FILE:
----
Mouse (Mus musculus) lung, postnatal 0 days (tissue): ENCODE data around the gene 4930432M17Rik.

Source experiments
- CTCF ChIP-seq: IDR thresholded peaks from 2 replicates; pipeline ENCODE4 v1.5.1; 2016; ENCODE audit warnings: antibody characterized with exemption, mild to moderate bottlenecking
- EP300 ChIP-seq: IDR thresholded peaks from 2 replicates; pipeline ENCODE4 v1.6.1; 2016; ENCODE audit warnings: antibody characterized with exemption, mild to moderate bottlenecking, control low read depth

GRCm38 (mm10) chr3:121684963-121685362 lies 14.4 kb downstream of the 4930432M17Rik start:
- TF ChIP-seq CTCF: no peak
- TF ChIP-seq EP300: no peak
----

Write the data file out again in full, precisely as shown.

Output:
Mouse (Mus musculus) lung, postnatal 0 days (tissue): ENCODE data around the gene 4930432M17Rik.

Source experiments
- CTCF ChIP-seq: IDR thresholded peaks from 2 replicates; pipeline ENCODE4 v1.5.1; 2016; ENCODE audit warnings: antibody characterized with exemption, mild to moderate bottlenecking
- EP300 ChIP-seq: IDR thresholded peaks from 2 replicates; pipeline ENCODE4 v1.6.1; 2016; ENCODE audit warnings: antibody characterized with exemption, mild to moderate bottlenecking, control low read depth

GRCm38 (mm10) chr3:121684963-121685362 lies 14.4 kb downstream of the 4930432M17Rik start:
- TF ChIP-seq CTCF: no peak
- TF ChIP-seq EP300: no peak